The word hyperbole, from a Greek word meaning “excess,” is a figure of speech that uses extreme exaggeration to make a point or show emphasis. It is the opposite of understatement. You can find hyperbole examples in literature and everyday speech
There is exaggeration, and then there is exaggeration. That extreme kind of exaggeration in speech is the literary device known as hyperbole.
Take this statement for example:
I’m so hungry, I could eat a horse.
In truth, you wouldn’t be able to eat a whole horse. But you use the phrase to show people you’re extremely hungry.
Hyperbole is used in literature, rhetoric and everyday speech. You wouldn’t want to use it in nonfiction works, like reports or research papers. Still, it’s perfect for creative writing and communication, especially when you want to add color to a character or humor to a story.
Hyperbole in writing and speech can add a dramatic or serious effect to a statement depending on how it’s used. To make sure your hyperbole adds the emphasis you are looking for, keep a few things in mind:
What is your exaggeration describing: a feeling or quantity?
Does it make sense and sound natural?
Now that you know what to think about when adding hyperbole to your work, see how hyperbole adds emphasis.
Without hyperbole - This game is taking a long time.
With hyperbole - This game is taking forever.
Without hyperbole - This helmet is hurting my chin.
With hyperbole - This helmet is killing me.
In truth, the game isn’t actually taking forever, and the helmet isn't killing anyone, but adding that wording is more creative. Now explore a few more everyday examples.
In these common, everyday examples of hyperbole, you’ll see the sentiment isn’t realistic, but it helps to stress the point.
I’ve told you to clean your room a million times!
It was so cold; I saw polar bears wearing hats and jackets.
She’s so dumb; she thinks Taco Bell is a Mexican phone company
I have a million things to do today.
When I was young, I had to walk 15 miles to school uphill, in the snow.
I had a ton of homework.
If I can’t buy that perfect prom dress, I’ll die!
The car went faster than the speed of light.
His new car cost a bazillion dollars.
We’re so poor we don’t have two cents to rub together.
That joke is so old; the last time I heard it, I was riding a dinosaur.
They ran like greased lightning.
He's got tons of money.
You could have knocked me over with a feather.
Her brain is the size of a pea.
My geography teacher is older than the hills.
While you use hyperbole in everyday speech all the time, it’s also a great literary device for songs, speeches and advertising. See a few successful examples of hyperbole.
When hyperbole is carefully placed into a speech, it can help you really punch your points. A tiny bit of exaggeration may be enough to perk up the ears of your audience.
"I think this is the most extraordinary collection of human talent, of human knowledge, that has ever been gathered at the White House — with the possible exception of when Thomas Jefferson dined alone." - White House dinner honoring Nobel Prize winners, President John F. Kennedy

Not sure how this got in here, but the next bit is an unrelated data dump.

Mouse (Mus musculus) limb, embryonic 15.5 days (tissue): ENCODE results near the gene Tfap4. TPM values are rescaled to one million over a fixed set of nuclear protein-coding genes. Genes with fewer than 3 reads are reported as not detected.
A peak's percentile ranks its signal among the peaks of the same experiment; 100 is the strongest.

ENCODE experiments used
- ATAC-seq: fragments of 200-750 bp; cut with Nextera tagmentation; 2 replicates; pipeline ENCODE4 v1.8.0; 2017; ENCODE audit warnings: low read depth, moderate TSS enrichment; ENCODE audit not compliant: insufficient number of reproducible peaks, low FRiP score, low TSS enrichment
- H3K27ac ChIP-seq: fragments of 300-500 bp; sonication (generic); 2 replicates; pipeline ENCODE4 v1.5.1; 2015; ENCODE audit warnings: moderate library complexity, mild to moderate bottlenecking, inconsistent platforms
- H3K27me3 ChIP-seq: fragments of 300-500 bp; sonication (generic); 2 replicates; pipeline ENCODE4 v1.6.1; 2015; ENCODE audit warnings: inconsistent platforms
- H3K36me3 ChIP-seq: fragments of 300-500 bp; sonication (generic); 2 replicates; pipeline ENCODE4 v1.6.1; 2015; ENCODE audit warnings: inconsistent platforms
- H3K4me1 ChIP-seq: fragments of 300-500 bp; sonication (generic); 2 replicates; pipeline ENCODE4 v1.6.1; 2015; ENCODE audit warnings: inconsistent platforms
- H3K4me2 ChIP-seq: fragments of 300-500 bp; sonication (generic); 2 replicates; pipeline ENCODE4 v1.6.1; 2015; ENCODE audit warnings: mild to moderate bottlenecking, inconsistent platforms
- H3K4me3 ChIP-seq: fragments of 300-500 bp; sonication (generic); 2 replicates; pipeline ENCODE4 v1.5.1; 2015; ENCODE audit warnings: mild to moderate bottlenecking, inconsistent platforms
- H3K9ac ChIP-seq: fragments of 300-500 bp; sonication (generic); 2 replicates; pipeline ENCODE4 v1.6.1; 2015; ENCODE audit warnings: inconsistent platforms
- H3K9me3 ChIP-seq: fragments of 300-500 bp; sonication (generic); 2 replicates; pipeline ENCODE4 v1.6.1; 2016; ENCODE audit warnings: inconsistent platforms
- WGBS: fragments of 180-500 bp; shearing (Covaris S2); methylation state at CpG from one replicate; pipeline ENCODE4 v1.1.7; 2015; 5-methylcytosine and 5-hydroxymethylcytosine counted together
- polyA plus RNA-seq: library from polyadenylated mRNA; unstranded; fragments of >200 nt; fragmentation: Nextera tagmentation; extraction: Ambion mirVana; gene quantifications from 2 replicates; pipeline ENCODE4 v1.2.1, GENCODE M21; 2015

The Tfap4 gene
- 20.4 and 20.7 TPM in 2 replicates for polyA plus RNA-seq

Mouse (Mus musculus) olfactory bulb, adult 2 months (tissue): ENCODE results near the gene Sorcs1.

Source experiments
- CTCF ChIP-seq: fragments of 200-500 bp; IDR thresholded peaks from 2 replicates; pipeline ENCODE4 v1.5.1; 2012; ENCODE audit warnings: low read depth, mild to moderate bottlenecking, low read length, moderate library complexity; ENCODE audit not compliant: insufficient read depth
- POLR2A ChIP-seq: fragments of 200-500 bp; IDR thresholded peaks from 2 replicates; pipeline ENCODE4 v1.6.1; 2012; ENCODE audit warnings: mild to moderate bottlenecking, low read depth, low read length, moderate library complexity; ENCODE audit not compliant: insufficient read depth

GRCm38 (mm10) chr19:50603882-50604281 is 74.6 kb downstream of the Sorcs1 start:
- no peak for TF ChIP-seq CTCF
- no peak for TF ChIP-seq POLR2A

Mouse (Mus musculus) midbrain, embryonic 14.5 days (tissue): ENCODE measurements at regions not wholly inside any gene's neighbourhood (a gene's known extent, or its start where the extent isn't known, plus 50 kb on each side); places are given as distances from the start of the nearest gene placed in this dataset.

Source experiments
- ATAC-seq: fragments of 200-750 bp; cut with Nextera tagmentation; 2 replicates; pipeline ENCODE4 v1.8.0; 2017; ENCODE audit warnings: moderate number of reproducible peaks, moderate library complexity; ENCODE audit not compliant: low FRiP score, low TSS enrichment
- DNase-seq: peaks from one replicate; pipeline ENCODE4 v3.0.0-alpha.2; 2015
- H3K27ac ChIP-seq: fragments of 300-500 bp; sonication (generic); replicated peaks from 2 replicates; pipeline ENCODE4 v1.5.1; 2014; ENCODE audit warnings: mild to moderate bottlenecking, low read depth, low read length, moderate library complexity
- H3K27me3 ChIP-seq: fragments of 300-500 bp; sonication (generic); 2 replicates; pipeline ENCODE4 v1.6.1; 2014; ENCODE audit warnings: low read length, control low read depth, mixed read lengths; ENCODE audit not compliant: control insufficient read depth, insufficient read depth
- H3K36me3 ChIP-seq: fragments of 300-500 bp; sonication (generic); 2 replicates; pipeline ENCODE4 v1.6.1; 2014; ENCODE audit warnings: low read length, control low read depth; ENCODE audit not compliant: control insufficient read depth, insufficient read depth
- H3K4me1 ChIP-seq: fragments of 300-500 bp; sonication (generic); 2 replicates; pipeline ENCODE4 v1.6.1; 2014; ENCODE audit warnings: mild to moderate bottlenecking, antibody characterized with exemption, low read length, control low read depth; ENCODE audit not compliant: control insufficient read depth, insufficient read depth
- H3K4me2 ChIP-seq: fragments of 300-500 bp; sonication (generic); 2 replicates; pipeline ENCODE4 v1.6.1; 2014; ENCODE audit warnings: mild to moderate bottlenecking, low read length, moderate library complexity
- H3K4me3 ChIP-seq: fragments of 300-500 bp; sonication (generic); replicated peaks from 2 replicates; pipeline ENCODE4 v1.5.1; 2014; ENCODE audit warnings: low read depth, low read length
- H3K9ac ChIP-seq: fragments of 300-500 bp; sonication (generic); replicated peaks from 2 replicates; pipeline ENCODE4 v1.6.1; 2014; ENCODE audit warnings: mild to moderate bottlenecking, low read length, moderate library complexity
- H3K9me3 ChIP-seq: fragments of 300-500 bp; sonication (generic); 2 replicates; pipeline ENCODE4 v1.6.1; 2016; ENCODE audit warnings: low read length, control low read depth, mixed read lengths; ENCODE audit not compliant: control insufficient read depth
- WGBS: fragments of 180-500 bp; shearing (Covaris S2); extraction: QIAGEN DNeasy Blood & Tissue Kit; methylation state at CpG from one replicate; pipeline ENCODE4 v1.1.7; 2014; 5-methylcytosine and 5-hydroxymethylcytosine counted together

"So first of all, let me assert my firm belief that the only thing we have to fear is fear itself." - First Inaugural Address, Franklin Delano Roosevelt
“That year, 1967, the Dallas Cowboys had 137 rookies in training camp. Gil Brandt was signing everybody that could walk. Only five made the team that year, and I was one of the five." - Pro Football Hall of Fame Induction Address, Larry Rayfield Wright
"Please sit down because having produced nine million award shows, I know the producer's up there saying, 'Hurry, say thanks fast.'" - Daytime Emmy Award Acceptance Address, Dick Clark
Similar to a well-delivered speech, hyperbole can help paint a vivid picture or express a strong emotion in the lyrics of a song.
“California girls/ We're unforgettable/ Daisy Dukes/ Bikinis on top/ Sun-kissed skin/ so hot/ We'll melt your popsicle” - California Gurls, Katy Perry
“Now there's just no chance/ with you and me/ there'll never be/ don't it make you sad about it?/ Cry me a river/ Cry me a river” - Cry Me a River, Justin Timberlake
“I would fly to the moon and back/ if you'll be If you'll be my baby/ Got a ticket for a world where/ we belong/ So would you be my baby” - To the Moon and Back, Savage Garden
“'Cause tonight for the first time/ Just about half-past ten/ For the first time in history/ It's gonna start raining men/ It's raining men, Hallelujah./ It's raining men, amen” - It’s Raining Men, The Weather Girls
"But I would walk 500 miles/ And I would walk 500 more/ Just to be the man who walks a thousand miles/ to fall down at your door” - I’m Gonna Be (500 Miles), The Proclaimers
If used properly, hyperbole can encourage consumers to buy products. There has been limited research into this area, but according to a 2007 study by Mark A. Callister, Ph.D. & Lesa A. Stern, Ph.D., The Role of Visual Hyperbole in Advertising Effectiveness, found that "hyperbolic ads produce more ad liking than nonhyperbolic ads."
Examples of hyperboles in advertising include:
"Adds amazing luster for infinite, mirror-like shine." (Brilliant Brunette shampoo)
"It doesn't get better than this." (Oscar Meyer)
"The best a man can get." (Gillette)
"Mints so strong they come in a metal box." (Altoids)
Remember, hyperbole is over the top and not meant to be taken literally. Keep your ears open for examples of these exaggerations in every source, from poetry and plays to everyday conversations and commercials. Try using hyperbole yourself to show contrast or inject feeling and humor into your writing. And, while you’re at it, enjoy some examples of hyperbole in literature. When used appropriately, a hyperbole’s effect is purposeful and emphatic, causing the reader to pay attention. Just be careful not to overdo the overstatement!